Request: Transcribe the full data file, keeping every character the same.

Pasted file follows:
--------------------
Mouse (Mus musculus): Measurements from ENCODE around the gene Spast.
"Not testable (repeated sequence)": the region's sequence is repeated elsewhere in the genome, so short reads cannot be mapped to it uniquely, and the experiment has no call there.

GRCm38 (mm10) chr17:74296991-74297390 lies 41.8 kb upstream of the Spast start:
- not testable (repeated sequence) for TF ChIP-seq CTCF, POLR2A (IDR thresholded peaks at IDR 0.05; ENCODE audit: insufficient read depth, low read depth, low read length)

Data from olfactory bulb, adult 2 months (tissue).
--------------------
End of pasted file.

Mouse (Mus musculus): Measurements from ENCODE around the gene Spast.
"Not testable (repeated sequence)": the region's sequence is repeated elsewhere in the genome, so short reads cannot be mapped to it uniquely, and the experiment has no call there.

GRCm38 (mm10) chr17:74296991-74297390 lies 41.8 kb upstream of the Spast start:
- not testable (repeated sequence) for TF ChIP-seq CTCF, POLR2A (IDR thresholded peaks at IDR 0.05; ENCODE audit: insufficient read depth, low read depth, low read length)

Data from olfactory bulb, adult 2 months (tissue).